and the decisive moment
perfect, pictorially dull
Im impressed that you took the time to research my position,
but Im afraid you mistook my misgivings regarding most photography
for an outright dismissal.
Also, I do not equate eye candy in any way with abstraction. For
examples of that, see the bourgeoisie fare at the Pottery Barn,
or the annoying Pamela Anderson. Further, razor-blade content does
not merely describe. It transforms, and this transitive
aspect is core to what I write about.
I do selectively like some photography, as my articles and extreme
admiration for Stieglitz should bear out. Actually, I set the bar
significantly higher for photography than most other media.
In other words, Man Ray, Andreas Gursky and Robert Maplethorpe
are just as important to me as Duchamp, Andrew Wyeth, Still, Clemente,
Cornelia Parker and Richard Serra. But I think Cindy Sherman is
overrated and Andreas Serrano suffers from a similar lack of rigor
There is a reason photography is often where young collectors start.
A lot of it panders to what is already somewhat familiar. That isnt
necessarily bad, but it usually is.
I review a photography show it will be because it was more salient
than other shows I had seen that month.
These days I like the photography of Todd Johnson (Portlands
best conceptual photographer), Anna Gaskell and Melanie Manchot
because they are more rigorous and difficult. They dont meet
me halfway like most photographers do.
If I review a photography show it will be because it was more salient
than other shows I had seen that month. In fact, my first piece
for this e-zine was an Erika Blumenfeld show at PICA.
Part of the problem is the extremely conventional nature of 99.99
percent of professional photographys output. You can hear
it when photographers talk of composition as if they have a magic
It's often a strategy that minimizes risk and increases the odds
for a certain acceptable style of photo. Bah!
Not all photography is like this, but most of it feels way too
formalist for my tastes. Finally, let's drop the black frames and
white mattes for chrissake. Ugh!
Then theres the whole issue of photography being everywhere.
Frankly, I think it is suffering in the same way allegorical academic
painting suffered during the early 20th and late 19th centuries.
It takes a hell of a photograph to cut through the very high level
of image competency out there.
Once again, I think too many photographers are very conservative
even when they think they are being rigorous. At least a painter
is being somewhat primal. What is primal about a Nikon?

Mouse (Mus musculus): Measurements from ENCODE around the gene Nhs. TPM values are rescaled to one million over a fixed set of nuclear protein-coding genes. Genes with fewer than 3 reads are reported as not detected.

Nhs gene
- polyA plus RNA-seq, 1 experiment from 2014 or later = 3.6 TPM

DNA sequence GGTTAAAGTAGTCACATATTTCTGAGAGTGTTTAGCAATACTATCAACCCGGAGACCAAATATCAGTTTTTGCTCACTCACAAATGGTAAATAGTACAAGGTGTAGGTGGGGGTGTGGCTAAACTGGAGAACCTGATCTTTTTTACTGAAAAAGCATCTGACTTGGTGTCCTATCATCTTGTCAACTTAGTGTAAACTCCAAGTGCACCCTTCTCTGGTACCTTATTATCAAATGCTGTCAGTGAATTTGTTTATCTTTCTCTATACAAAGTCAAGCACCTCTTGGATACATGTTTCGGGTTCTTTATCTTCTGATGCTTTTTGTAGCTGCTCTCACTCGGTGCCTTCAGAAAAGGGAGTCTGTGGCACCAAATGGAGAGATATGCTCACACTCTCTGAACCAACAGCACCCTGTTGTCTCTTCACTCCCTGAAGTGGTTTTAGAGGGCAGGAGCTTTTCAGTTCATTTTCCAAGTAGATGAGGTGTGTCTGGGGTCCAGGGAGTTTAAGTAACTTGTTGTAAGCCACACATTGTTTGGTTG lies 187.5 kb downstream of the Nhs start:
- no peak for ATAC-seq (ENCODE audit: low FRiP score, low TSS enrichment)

Yes, photography is everywhere. But is it possible that this mainstream
aspect of photography is lessening the cultural charge the medium
once had as a marginalized and debatable art form? Art does best
when it is marginal and riding one or more fences. William Wegmans
best works are his early films; now hes becoming the Nadelman
of the 20th century (for those who pine for the 80s and 90s).
Overall, I would rather write on any artists strategy for
inviting failure than a particular artists unique strategy
for avoiding risk. I play 12 instruments, so technical ability isnt
as impressive as risk for me. Long ago I learned practice does not
make perfect if you produce exactly what you rehearse. Instead,
how one pushes and gets pushed by their limitations is a central
question on both personal and environmental levels. It really has
nothing to with media preferences; if I feel the risk in a show
I might write a review.
Still, I do tend to care less for art made in mechanical processes
(FYI: I dislike brushes, too), as that seems like another risk-adverse
behavior. Also, when I wrote inherently derivative,
I meant that most photographs are usually an inferior simulacrum
of the original image. Still, being a simulacrum alone is no sin.
Maybe the reason Im not a gregarious lover of all photography
is that Im not much of a second-hand voyeur and do distinguish
between illustration, documentation and high art. Mind you, I like
illustrations and documentary photography (Im a magazine fanatic),
but high art is more sphinx-like and loaded. I dont write
reviews of illustrative photography. Maybe some day ...
Photography is not the primary vehicle for understanding decisive
moments as you suggest. The eye and the mind are the real
instruments of this sort of perception. From my experience, if one
pays attention, all moments are pretty decisive since time is perceived
linearly. Photographs are just one medium that can be used to focus
ones attention. I prefer my own observations to most photographic
compositions, probably because Im a historian who doesnt
believe much of anything entirely.
Besides, if I wrote on all the decent photography out there Id
be inundated. So much of it is, as Stieglitz pointed out, technically
perfect and pictorially dull.